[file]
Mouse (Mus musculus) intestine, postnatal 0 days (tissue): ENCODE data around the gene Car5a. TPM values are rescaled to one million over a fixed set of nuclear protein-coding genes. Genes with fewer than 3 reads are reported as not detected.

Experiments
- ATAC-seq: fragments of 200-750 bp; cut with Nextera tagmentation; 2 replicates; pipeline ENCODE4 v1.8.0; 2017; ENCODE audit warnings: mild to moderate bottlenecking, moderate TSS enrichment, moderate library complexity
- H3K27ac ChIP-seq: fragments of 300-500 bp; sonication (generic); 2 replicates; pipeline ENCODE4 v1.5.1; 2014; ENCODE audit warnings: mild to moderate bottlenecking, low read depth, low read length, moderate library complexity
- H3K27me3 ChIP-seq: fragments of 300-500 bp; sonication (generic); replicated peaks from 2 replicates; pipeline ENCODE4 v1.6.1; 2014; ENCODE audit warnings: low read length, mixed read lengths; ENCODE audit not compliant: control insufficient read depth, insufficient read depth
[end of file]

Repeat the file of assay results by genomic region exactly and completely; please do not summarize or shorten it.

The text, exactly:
Mouse (Mus musculus) intestine, postnatal 0 days (tissue): ENCODE data around the gene Car5a. TPM values are rescaled to one million over a fixed set of nuclear protein-coding genes. Genes with fewer than 3 reads are reported as not detected.

Experiments
- ATAC-seq: fragments of 200-750 bp; cut with Nextera tagmentation; 2 replicates; pipeline ENCODE4 v1.8.0; 2017; ENCODE audit warnings: mild to moderate bottlenecking, moderate TSS enrichment, moderate library complexity
- H3K27ac ChIP-seq: fragments of 300-500 bp; sonication (generic); 2 replicates; pipeline ENCODE4 v1.5.1; 2014; ENCODE audit warnings: mild to moderate bottlenecking, low read depth, low read length, moderate library complexity
- H3K27me3 ChIP-seq: fragments of 300-500 bp; sonication (generic); replicated peaks from 2 replicates; pipeline ENCODE4 v1.6.1; 2014; ENCODE audit warnings: low read length, mixed read lengths; ENCODE audit not compliant: control insufficient read depth, insufficient read depth